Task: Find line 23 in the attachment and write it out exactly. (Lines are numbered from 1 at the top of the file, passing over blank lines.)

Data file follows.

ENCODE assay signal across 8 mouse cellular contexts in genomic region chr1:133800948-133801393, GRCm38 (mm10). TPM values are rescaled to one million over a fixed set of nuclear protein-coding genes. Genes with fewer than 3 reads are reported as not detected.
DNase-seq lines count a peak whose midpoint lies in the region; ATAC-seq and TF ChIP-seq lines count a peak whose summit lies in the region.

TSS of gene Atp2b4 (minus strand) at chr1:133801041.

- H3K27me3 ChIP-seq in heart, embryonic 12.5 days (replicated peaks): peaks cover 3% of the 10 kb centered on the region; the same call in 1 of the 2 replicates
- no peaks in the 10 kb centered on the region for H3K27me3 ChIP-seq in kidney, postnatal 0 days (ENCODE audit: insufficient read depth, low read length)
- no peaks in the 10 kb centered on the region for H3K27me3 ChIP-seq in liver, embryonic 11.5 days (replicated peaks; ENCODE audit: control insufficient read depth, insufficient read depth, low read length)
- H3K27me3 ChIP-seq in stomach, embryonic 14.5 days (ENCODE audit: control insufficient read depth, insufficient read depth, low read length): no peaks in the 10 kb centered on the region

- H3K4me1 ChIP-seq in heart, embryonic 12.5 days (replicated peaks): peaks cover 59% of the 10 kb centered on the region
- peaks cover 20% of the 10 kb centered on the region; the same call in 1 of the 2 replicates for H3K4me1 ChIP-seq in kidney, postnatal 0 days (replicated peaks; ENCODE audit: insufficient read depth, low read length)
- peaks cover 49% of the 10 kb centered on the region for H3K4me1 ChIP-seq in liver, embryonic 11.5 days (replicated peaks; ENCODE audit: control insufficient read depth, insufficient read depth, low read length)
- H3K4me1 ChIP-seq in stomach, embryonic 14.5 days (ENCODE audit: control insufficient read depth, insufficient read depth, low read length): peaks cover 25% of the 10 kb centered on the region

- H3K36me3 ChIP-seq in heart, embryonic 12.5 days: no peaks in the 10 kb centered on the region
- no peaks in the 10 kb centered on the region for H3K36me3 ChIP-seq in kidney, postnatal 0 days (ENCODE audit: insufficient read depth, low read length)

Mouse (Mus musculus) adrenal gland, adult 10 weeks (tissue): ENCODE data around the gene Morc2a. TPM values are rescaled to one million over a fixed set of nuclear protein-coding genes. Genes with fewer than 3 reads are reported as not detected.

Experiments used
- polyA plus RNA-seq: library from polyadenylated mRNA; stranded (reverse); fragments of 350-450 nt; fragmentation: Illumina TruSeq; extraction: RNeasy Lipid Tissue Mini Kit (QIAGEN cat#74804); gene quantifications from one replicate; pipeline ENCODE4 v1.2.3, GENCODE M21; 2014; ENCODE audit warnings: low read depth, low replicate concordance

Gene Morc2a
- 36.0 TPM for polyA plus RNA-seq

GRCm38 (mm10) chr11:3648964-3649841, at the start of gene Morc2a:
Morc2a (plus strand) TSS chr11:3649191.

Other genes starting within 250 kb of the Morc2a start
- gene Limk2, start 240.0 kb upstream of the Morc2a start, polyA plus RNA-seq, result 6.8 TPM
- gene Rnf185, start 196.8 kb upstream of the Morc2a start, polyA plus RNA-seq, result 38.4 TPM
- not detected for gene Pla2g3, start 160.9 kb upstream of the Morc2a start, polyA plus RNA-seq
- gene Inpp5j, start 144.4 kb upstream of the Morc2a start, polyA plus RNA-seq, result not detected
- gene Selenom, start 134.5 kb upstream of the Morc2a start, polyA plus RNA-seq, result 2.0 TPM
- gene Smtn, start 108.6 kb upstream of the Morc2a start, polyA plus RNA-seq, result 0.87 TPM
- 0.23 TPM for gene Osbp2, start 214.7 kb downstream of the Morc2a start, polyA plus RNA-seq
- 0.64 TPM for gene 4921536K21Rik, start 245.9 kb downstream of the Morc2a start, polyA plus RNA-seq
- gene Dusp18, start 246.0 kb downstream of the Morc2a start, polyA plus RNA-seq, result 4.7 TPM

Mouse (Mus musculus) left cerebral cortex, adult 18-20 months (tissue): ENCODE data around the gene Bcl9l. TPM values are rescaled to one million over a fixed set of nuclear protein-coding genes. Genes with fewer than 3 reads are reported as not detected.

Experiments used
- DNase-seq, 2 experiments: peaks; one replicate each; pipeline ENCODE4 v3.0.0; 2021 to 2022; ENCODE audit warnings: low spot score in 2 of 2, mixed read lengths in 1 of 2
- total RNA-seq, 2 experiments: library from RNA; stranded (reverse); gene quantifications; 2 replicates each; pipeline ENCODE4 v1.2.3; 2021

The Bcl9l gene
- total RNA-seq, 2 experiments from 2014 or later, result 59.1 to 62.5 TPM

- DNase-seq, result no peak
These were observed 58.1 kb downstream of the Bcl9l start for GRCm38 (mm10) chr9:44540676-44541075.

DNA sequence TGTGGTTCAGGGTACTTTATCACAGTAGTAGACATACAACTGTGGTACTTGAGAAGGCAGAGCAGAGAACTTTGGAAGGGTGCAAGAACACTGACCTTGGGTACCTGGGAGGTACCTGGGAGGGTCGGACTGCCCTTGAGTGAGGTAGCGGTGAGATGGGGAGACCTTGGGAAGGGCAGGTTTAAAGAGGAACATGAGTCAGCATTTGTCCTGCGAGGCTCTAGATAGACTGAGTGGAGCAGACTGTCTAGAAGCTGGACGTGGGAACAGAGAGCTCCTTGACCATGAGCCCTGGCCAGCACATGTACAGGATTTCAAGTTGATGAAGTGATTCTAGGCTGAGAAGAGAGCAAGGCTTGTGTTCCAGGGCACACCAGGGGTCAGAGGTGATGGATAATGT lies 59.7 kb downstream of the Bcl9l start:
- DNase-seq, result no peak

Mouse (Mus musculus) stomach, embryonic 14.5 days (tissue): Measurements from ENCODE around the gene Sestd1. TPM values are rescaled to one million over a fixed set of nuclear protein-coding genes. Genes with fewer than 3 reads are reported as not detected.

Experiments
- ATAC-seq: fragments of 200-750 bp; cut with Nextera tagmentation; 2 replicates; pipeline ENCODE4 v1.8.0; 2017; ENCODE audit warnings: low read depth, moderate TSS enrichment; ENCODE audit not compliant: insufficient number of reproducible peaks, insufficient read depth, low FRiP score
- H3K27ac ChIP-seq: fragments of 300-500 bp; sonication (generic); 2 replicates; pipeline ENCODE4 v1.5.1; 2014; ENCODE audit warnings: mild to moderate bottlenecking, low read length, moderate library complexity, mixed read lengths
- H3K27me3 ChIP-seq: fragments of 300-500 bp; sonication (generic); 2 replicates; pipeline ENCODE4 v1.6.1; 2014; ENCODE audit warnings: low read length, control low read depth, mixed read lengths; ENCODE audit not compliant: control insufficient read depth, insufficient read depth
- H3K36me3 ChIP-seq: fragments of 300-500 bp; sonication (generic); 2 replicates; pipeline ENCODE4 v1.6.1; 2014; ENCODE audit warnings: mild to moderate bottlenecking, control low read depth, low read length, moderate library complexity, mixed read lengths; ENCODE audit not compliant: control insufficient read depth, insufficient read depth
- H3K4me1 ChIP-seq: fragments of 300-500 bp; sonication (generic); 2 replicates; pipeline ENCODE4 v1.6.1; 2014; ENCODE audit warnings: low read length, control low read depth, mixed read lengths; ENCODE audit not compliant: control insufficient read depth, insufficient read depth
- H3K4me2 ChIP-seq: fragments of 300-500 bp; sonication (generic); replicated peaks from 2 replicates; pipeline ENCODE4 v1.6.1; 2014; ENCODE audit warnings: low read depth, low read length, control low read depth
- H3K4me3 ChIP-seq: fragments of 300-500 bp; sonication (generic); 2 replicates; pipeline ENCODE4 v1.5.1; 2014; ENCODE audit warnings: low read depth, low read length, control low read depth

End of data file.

- gene Rnf185, start 196.8 kb upstream of the Morc2a start, polyA plus RNA-seq, result 38.4 TPM